Adverse events in hospitals, events in which harm results to a person receiving health care, are well documented (Wilson 1995, Hepler 2001). However, while factors such as lack of training and other human factors (Wilson et al, 1995) have been identified as contributing to this problem, there is a paucity of research attempting to link information systems failure to adverse patient events. This paper examines the co-occurrence of these issues. Specifically, we look at two case studies relating to treatment decisions in two large public hospitals. We examine the incidence of adverse events in hospitals with regard to errors in treatment decisions where information delivery is unreliable. We ask the question: can information delivery problems lead to adverse events for patients? It is important to empirically test the impact of this particular factor in the complex environment of hospitals where a full range of factors may adversely affect patient care. We have reason to believe that poor information systems can have a negative impact on patient care leading to adverse events where data delivery and availability problems exist and are not being addressed by hospital management. Further findings of this paper are that I.S. improvements need to be complimented by cultural changes in hospitals that support the use of computerised systems, and enhanced approaches to I.S. governance in the context of healthcare.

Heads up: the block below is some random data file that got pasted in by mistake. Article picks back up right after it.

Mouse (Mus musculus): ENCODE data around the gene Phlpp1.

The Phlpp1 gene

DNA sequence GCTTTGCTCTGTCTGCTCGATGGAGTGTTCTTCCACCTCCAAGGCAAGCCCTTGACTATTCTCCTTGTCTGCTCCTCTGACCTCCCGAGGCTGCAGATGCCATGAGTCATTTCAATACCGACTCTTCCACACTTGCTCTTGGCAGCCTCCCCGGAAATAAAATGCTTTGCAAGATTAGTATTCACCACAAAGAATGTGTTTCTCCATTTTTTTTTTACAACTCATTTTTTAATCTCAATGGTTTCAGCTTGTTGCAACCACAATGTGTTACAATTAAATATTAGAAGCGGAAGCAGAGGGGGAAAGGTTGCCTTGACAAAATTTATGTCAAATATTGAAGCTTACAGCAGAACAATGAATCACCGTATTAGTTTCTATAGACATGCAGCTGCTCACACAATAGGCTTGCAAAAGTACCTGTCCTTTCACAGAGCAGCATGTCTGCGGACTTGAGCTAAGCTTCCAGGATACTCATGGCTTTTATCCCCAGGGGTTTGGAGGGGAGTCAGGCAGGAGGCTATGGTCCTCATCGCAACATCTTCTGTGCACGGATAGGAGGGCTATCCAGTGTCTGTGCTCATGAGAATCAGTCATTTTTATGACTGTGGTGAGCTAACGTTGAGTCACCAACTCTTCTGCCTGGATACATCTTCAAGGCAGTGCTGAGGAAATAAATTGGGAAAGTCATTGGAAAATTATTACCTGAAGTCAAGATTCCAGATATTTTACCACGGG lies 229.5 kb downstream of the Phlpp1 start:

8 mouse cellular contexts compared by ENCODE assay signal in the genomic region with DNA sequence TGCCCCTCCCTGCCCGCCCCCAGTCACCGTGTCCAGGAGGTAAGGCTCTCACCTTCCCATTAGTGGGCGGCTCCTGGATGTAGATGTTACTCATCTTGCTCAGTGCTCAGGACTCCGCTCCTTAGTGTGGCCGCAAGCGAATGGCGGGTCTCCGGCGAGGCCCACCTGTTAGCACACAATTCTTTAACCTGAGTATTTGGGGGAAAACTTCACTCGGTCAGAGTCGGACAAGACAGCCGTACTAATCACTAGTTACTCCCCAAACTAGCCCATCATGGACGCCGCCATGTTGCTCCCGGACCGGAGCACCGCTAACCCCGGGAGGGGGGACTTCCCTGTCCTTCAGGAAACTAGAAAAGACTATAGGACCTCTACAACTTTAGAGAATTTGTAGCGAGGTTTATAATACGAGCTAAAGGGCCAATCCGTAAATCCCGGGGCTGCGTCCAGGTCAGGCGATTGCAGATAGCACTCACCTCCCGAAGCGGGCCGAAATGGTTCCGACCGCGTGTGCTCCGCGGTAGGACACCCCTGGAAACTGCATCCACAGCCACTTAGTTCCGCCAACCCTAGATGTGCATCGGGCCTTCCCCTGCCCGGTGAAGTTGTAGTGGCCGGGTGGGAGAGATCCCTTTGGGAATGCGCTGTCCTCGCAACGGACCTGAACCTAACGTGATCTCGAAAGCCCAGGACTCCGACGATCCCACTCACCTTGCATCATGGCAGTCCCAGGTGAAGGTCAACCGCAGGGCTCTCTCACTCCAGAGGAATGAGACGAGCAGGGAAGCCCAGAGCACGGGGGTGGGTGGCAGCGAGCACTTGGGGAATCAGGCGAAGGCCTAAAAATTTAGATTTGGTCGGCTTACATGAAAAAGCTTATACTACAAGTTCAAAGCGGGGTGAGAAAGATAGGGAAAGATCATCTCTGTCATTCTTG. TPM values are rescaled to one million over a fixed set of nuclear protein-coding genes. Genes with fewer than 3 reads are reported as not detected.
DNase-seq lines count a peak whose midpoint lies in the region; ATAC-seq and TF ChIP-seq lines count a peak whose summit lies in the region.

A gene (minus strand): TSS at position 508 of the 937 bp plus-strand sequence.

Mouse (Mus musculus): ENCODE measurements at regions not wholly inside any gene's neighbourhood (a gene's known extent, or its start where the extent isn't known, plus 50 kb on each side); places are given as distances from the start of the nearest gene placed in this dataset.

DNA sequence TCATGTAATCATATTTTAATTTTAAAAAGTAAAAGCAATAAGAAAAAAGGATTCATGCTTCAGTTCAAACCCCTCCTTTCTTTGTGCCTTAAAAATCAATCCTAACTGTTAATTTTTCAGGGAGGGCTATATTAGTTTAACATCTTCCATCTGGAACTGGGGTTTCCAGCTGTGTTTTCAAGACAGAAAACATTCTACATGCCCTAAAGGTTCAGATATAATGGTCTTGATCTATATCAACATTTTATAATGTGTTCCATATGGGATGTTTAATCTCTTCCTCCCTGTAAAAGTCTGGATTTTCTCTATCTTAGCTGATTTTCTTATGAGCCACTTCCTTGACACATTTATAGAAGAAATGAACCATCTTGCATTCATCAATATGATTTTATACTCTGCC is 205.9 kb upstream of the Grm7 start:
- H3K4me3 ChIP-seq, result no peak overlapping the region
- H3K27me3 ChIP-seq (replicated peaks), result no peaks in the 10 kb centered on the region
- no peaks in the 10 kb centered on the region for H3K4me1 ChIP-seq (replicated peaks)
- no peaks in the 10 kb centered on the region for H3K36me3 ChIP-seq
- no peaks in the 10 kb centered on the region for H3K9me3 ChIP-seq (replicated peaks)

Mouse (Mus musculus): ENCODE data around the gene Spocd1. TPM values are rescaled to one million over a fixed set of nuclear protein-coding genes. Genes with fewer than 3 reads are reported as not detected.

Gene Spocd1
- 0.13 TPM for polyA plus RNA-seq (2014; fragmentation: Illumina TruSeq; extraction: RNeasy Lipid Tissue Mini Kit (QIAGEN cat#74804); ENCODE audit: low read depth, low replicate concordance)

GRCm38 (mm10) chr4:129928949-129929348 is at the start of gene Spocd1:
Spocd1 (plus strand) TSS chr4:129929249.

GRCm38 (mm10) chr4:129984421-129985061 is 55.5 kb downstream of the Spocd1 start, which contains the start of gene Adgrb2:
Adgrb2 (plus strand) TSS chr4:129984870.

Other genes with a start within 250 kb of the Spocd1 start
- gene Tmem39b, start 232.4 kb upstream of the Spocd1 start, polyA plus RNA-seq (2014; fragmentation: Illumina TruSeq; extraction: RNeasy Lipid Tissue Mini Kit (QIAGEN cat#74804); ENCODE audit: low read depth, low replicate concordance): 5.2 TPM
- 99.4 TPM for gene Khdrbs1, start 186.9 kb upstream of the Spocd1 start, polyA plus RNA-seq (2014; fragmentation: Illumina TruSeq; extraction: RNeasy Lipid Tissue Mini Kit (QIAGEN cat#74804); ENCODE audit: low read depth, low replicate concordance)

Lederman, Reeva, "Adverse Events in Hospitals: The Contribution of Poor Information Systems" (2004). ECIS 2004 Proceedings. 86.